There’s a marked gravity to International Women’s Day in 2021. Take, for instance, some of the headlines from the last several months: “Enough Already: How The Pandemic Is Breaking Women,” “This is a Primal Scream”  “Coronavirus Child-Care Crisis Will Set Women Back a Generation,” among many others. The pandemic has exposed the glaring inequities that make women vulnerable to economic instability and, even for the most privileged, the precarious support network that parents rely on is more tenuous than we ever imagined.

The numbers show just how devastating the past 12 months have been: in the US, four times as many women dropped out of the labor force in 2020 as men. And as The Guardian points out:

Every one of the 140,000 jobs lost in December belonged to a woman: they saw 156,000 jobs disappear, while men gained 16,000. But white women actually made gains, while Black and Latina women – disproportionately in jobs that offer no sick pay and little flexibility – lost out. Race, wealth, disability and migration status have all determined who is hit hardest.

As we know, women comprise of at least 70% of the PR industry’s workforce. We asked how the many crises of the past 12 months specifically impacted the women in our industry — across regions, seniority and race/ethnicity. The response was overwhelming: raw, heartfelt stories of adversity and inspiration poured in.

We received so many stories that we have turned this feature into a series that explores the various dimensions of the past 12 months: the anguish, the obligations, the actions, and finally, the aftermath.
Part 1, The Anguish: 'We Are Not OK' 
“The past year has been challenging due to the impact of the pandemic and I’m very fortunate in the greater scheme of things. I do worry about my parents as we can’t travel to see them but they are keeping well and healthy as they wait for their turn for the Covid-19 vaccine in Malaysia so we stay in touch on WhatsApp and remind each other to stay safe. Other than that, the biggest challenges for me have primarily been around getting into a more healthy and manageable rhythm in the pressure of [work from home] and balancing that with housework and childcare without burning out.” —  Azmar Sukandar, head of communications and society, Asia-Pacific, Diageo

“To say this past year has been challenging would be an understatement. It has tested my resilience, grit and at times my mental health. You may think this is because of the pandemic and getting acclimated to remote work, but that wasn’t what did it for me.

It was seeing Black people being murdered, it was seeing a rise in xenophobia and anti-Asian hate crimes, it was seeing Black and brown people being impacted by Covid-19 at disproportionate rates – the list goes on. And after all of this, I still got up every morning, aimed to maintain my peace, and got to work. Is this what life was like for the millions of working BIPOC professionals the last 12 months? I don’t know. But it was my reality.” — Jazmin Eusebio, account executive, Highwire PR

“We are not OK. I have not felt present or calm in over a year. Like for millions of working moms, I feel pressure every day to choose family or career, both suffering to a degree as neither is getting my whole self.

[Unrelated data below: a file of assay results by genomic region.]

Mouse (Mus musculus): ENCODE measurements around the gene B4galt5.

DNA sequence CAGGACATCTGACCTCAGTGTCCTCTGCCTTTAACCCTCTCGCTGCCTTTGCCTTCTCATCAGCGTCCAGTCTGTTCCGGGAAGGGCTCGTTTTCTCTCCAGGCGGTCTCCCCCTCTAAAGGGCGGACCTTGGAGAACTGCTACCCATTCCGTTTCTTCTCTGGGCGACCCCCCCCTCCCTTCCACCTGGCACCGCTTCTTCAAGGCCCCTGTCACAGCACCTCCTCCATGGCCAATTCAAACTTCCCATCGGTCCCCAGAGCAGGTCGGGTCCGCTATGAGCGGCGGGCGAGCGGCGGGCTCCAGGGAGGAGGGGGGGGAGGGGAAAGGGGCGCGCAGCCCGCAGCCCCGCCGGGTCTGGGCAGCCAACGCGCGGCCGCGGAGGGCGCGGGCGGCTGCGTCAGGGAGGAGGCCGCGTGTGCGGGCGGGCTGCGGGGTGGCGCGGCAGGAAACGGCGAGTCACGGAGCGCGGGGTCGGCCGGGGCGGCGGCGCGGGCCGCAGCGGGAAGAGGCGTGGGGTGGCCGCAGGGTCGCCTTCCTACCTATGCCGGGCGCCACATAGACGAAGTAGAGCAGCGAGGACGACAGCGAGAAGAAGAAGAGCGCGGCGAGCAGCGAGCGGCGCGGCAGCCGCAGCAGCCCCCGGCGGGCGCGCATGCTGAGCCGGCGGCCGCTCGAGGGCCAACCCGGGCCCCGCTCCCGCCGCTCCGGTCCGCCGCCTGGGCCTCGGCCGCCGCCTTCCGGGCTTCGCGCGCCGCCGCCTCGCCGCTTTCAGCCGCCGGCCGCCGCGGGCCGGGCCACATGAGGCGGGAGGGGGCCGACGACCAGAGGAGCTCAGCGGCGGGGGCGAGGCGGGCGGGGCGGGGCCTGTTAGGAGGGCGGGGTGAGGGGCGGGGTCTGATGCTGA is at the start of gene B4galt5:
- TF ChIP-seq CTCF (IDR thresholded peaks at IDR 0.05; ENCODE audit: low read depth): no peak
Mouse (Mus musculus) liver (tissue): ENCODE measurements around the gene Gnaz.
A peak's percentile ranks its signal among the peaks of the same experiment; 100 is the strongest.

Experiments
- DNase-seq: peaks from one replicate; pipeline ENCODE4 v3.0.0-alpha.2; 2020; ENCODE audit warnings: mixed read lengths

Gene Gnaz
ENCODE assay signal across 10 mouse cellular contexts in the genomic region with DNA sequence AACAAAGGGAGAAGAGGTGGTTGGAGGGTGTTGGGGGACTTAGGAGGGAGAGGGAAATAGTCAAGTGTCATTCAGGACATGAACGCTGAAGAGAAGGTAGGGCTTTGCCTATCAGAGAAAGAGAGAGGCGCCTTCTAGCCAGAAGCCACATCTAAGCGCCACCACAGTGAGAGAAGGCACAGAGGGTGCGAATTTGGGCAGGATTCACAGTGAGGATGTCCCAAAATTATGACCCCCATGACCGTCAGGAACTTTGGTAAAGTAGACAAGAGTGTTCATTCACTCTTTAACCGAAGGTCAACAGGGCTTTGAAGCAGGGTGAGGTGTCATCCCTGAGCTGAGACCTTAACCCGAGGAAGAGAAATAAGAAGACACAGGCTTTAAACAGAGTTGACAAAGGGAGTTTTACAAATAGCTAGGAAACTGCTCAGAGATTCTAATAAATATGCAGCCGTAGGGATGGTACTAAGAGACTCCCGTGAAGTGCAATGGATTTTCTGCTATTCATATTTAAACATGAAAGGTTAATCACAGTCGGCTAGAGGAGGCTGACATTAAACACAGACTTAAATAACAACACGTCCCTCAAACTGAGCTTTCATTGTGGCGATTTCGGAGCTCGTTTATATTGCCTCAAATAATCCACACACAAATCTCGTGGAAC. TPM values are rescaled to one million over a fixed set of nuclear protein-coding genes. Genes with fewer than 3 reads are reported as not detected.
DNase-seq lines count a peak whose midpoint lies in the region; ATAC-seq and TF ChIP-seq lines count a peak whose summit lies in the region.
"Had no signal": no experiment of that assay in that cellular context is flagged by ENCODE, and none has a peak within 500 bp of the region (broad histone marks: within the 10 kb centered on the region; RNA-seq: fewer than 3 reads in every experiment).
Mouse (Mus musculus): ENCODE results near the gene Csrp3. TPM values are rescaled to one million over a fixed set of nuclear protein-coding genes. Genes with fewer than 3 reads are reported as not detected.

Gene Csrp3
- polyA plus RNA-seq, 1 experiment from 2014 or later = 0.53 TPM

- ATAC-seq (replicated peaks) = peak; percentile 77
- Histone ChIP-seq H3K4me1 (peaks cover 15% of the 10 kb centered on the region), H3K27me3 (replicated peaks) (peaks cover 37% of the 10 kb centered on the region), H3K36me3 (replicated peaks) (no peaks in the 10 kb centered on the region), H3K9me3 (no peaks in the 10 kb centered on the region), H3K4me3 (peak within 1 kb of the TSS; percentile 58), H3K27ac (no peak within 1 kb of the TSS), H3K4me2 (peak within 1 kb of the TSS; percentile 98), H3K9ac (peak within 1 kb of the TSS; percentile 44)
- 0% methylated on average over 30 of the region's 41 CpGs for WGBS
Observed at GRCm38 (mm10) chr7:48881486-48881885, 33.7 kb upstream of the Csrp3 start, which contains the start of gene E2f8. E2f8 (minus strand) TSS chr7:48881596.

The pandemic morphed most of us into specialized roles that we've never imagined to take on all at once: mom, wife, home school teacher, business owner, nurse, therapist, cook, pandemic playmate, crafter, pretend dinosaur hunter. It also created every possible emotion all at once. Stuck at home and juggling it all during a lockdown charged an intensity that has never existed before. But the working moms' plight is not a new problem, especially in my industry. The pandemic just exposed the bias that exists against working mothers.” —  Moon Vitiello, managing director, WeRaisePR

“My agency took a big hit — 25% of the workforce was furloughed and everyone else took a pay cut. I went part-time and was grateful because I got Covid and trying to recover was a shock to the system. I saw many of my colleagues lose loved ones to the disease. When you’re at a small agency, there’s a founder mentality, you don’t want to let the founder down. But when push-comes-to-shove, the founder prioritized right-sizing the business.” — Name Withheld, US-based agency leader   

“Of course, it’s impossible to maintain balance now. I remember one day when I was starving, having missed breakfast and lunch. I planned to go out and grab dinner, and was waiting for my husband’s order while he was on a call. I sat for a while, in our dark living room, half awake, half asleep. I realized he was discussing ordering pens with someone from the marketing department he works with. I stormed over to him and said 'I’m saving the world, and you’re ordering pens? Can you just tell me what you want on your tuna sub so I can get my dinner?' Not my proudest moment as a supportive spouse." — Ellen Gerstein, senior director/digital communications and social media, Pfizer

“I was a part of the tribe who was OK working from home and not stepping out. Although it was the first time in 14 years, I missed being with my brother on his birthday. It was hard. I missed my family because I was away from my hometown, but I quickly rode the webinar wave. An insomniac person like me couldn't sleep so I started working more, reading more and binge-watching more. Basically all things that became lockdown trends were on my to-do-list. All locked up with my favorite person — my sister in our rented apartment in New Delhi.

Oh and I also celebrated my 30th birthday in lockdown. It became very difficult to date virtually though — being a single, workaholic, type-A woman who is turning 30 and works in PR.  While some envied my productivity, what kept me going was bringing a smile to those who mattered to me — my family, my teams, my friends. However, I didn't realize that slowly I am losing track of my own mind.” — Pratishtha Kaura, communications professional.